When our modern world is so inundated with toxins, it is necessary to do what we can to remove them as efficiently as possible given that complete avoidance of them is probably not possible. Regular infrared sauna use is effective at helping to remove these toxins, thus reducing the burden on the body.
In general, sauna bathing has been noted to be associated with a decreased risk of cardiovascular mortality.
A study on patients with cardiovascular risk factors demonstrated that a single sauna session induced an increase in heart rate, but that during the “cool down” period following the session heart rate variability increased, indicating the “dominant role of parasympathetic activity and decreased sympathetic activity of the cardiac autonomic nervous system”. The authors speculated that this beneficial effect on heart rate and heart rate variability could be behind the long term beneficial cardiovascular effects of sauna use.
We’re all familiar with heart rate (usually the number of heartbeats per minute). Heart rate variability is a measure of the variation in the gap between heart beats: the higher your heart rate variability, the greater your body’s capacity to adapt to stress. The parasympathetic nervous system is responsible for your body’s relaxed “rest and digest” response, whereas the sympathetic nervous system is activated in response to stressors. So this study demonstrated that while the sauna was a stressor in the short term (heart rate increased), in the aftermath it led to a reduced stress load on the body (as shown by the increased heart rate variability).
A review of the evidence on sauna use and sudden cardiac death noted that regular sauna use is associated with a substantial risk reduction; and that the combination of regular physical exercise and sauna use conferred a greater risk reduction. They speculated that sauna use may be protective via the impact on cardiovascular function due to:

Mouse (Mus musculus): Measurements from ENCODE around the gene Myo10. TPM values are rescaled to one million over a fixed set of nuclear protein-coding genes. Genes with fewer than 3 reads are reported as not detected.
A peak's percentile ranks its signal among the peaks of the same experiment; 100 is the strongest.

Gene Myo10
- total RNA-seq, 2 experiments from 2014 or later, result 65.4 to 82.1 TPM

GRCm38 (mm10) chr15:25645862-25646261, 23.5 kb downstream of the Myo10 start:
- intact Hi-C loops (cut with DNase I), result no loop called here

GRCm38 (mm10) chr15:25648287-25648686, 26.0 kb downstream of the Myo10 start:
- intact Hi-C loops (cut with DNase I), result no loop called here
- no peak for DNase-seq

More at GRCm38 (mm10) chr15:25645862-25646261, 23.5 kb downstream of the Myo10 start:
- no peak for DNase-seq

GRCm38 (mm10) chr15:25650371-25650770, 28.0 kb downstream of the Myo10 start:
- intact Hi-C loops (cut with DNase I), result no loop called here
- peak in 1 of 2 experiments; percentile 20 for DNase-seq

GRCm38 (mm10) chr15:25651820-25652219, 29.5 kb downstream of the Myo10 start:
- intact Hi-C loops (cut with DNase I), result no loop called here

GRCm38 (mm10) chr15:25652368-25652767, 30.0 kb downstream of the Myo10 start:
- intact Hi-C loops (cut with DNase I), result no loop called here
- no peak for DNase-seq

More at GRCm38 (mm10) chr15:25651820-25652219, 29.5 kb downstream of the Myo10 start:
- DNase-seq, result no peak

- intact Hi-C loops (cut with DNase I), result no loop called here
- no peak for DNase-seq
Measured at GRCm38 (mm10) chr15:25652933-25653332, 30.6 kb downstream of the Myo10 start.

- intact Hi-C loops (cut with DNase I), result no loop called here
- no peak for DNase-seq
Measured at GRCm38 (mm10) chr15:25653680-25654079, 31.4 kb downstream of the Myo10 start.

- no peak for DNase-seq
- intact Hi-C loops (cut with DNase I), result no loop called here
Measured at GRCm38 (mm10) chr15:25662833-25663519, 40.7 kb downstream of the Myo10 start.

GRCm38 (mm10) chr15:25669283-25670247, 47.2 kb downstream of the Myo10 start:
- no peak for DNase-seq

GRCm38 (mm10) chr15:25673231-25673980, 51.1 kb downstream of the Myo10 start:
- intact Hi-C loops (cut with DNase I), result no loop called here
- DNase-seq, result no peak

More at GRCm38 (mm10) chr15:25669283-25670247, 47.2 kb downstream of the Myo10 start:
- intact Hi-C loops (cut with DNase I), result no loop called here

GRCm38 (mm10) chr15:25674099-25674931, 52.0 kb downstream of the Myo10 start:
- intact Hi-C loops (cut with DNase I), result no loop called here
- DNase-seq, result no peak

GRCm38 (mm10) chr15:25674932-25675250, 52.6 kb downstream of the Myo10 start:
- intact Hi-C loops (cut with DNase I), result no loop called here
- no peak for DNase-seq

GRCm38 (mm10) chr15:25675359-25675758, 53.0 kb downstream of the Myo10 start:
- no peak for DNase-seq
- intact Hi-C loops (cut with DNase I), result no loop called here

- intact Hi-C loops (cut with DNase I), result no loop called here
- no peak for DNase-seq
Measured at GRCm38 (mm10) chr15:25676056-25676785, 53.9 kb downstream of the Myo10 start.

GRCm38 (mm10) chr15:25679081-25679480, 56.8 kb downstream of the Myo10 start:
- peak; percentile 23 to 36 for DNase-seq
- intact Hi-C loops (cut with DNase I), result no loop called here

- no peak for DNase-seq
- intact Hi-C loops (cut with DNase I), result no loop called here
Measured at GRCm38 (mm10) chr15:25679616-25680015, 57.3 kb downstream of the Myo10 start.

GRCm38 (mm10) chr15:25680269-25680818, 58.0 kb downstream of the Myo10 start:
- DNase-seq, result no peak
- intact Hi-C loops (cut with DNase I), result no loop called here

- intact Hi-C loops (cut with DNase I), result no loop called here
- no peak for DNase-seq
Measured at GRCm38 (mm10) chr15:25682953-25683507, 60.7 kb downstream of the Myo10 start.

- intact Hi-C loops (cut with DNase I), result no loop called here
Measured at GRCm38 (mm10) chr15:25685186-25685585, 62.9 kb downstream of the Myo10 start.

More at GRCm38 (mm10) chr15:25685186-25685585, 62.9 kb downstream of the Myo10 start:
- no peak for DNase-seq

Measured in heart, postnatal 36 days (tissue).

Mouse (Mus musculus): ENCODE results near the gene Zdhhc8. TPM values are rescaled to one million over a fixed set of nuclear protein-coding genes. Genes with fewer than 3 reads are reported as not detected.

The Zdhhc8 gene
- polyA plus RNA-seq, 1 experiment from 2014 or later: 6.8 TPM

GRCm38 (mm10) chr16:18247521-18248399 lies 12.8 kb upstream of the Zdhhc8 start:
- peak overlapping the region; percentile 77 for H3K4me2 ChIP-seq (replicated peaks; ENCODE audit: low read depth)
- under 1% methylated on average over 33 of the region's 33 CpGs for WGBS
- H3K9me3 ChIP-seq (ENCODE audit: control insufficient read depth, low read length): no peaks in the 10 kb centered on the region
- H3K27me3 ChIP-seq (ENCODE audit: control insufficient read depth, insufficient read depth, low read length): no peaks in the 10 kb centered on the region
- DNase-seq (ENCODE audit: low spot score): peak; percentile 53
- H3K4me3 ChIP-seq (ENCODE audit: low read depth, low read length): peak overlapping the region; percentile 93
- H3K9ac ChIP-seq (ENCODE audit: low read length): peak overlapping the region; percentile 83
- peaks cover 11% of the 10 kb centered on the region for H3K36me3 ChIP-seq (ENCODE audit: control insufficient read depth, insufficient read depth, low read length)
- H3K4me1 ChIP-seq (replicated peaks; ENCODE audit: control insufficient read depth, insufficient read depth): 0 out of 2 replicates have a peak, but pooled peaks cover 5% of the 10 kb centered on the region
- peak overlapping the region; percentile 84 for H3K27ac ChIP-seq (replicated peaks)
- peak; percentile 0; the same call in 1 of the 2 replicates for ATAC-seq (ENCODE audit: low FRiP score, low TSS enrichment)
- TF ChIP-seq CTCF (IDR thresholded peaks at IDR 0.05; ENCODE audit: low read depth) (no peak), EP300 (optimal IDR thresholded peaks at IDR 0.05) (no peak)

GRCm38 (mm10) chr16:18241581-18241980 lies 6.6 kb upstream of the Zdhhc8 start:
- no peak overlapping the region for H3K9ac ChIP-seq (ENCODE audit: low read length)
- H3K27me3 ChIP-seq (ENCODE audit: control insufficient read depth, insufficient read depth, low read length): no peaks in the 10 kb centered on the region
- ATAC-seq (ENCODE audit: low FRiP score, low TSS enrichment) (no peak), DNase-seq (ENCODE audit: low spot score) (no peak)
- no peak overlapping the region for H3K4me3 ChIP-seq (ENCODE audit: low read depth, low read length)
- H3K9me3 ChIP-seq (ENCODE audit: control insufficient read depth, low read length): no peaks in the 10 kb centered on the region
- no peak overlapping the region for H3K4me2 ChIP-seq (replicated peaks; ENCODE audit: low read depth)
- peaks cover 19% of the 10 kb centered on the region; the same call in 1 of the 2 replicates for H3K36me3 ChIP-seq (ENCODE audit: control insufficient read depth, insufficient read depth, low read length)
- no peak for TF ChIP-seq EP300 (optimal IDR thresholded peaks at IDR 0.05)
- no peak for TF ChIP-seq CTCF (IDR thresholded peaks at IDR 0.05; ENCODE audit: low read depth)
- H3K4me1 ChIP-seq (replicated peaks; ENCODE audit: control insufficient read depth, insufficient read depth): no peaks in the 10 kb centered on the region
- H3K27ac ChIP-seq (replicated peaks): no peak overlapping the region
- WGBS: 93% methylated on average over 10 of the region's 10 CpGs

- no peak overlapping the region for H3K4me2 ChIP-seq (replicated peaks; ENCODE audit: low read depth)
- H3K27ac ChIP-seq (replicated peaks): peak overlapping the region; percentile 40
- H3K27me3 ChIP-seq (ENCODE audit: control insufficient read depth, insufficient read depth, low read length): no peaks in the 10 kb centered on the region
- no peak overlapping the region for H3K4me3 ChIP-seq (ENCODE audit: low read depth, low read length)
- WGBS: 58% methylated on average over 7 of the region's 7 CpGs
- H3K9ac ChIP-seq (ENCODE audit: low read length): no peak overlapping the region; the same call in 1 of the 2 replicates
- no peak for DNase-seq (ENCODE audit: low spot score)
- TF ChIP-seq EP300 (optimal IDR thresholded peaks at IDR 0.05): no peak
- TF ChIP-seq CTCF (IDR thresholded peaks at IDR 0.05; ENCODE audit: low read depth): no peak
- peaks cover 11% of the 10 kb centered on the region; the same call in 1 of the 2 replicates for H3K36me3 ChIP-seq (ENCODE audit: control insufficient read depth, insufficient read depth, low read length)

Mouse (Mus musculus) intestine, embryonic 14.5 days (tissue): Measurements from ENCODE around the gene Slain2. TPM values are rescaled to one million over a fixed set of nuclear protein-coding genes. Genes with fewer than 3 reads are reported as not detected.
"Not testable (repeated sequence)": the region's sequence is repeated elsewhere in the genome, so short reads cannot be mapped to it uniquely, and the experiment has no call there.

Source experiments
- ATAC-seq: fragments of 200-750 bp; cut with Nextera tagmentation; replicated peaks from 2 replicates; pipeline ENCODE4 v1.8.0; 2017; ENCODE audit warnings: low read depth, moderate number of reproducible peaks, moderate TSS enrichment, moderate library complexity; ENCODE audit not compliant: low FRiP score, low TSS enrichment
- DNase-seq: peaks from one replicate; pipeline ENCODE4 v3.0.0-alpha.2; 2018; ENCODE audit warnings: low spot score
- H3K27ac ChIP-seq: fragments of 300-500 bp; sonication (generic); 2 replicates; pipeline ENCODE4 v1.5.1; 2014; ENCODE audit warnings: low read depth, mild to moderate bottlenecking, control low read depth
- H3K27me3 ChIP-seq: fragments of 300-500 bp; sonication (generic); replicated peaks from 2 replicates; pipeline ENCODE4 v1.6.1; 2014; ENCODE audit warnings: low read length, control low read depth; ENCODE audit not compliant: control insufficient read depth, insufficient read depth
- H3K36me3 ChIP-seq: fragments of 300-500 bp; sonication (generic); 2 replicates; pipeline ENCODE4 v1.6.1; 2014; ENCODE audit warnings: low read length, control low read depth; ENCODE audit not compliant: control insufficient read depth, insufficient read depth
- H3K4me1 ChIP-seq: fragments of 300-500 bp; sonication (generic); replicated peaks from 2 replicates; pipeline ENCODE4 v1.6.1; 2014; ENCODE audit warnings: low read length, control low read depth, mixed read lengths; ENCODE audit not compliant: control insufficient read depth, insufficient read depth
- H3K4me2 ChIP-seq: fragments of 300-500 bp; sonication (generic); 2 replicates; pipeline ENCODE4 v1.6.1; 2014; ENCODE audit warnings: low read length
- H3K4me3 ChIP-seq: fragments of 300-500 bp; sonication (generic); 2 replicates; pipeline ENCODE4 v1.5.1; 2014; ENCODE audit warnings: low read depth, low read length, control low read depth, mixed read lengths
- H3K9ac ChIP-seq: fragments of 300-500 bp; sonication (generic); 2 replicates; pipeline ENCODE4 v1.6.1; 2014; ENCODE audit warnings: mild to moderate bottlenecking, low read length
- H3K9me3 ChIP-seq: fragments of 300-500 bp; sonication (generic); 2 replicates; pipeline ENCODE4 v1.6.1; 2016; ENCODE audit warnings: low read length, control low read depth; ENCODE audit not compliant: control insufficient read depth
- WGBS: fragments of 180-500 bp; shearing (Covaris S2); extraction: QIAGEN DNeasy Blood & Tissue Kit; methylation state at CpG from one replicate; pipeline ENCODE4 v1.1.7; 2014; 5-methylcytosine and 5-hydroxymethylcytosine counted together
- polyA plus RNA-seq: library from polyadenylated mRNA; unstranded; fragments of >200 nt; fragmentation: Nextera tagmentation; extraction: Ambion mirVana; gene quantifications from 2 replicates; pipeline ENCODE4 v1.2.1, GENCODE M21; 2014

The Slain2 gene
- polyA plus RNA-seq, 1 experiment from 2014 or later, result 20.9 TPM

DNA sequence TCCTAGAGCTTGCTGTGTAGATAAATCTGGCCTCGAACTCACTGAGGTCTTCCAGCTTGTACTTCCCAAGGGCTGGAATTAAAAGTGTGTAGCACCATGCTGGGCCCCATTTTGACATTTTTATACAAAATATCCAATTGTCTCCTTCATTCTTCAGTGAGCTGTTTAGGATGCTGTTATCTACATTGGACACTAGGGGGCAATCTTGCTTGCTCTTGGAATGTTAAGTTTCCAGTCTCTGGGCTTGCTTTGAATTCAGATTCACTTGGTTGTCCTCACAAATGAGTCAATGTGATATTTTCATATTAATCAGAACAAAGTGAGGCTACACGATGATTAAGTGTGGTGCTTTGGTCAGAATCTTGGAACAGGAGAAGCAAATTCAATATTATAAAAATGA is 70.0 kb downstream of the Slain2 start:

reduced arterial stiffness, inflammation and oxidative stress;
stabilisation of the autonomic nervous system;
beneficial changes in lipid profiles and other cardiovascular risk markers; and
the lowering of systemic blood pressure.
Another study looked at the ability of far infrared sauna use to improve endothelial function in patients with coronary risk factors: e.g. hypercholesterolemia, hypertension, diabetes mellitus and smoking. They concluded that the far infrared sauna treatment did improve the initially impaired endothelial function, which suggested that there could be a therapeutic role for sauna use in patients with risk factors for atherosclerosis.
There is an abundance of evidence that sauna use in general, and infrared sauna use in particular, is beneficial for cardiovascular health, both in preventing and improving risk factors for cardiovascular disease.
Sauna use has been shown to acutely enhance immunity by increasing the number of circulating white blood cells.
A study was designed to assess whether regular sauna use could decrease susceptibility to colds. Participants were divided into a sauna group and a control group, who abstained from sauna use or any equivalent practices. They found that there were, “significantly fewer” colds in the sauna group. Moreover, after the first three months of regular sauna use, those in the sauna group had half the colds of those in the control group.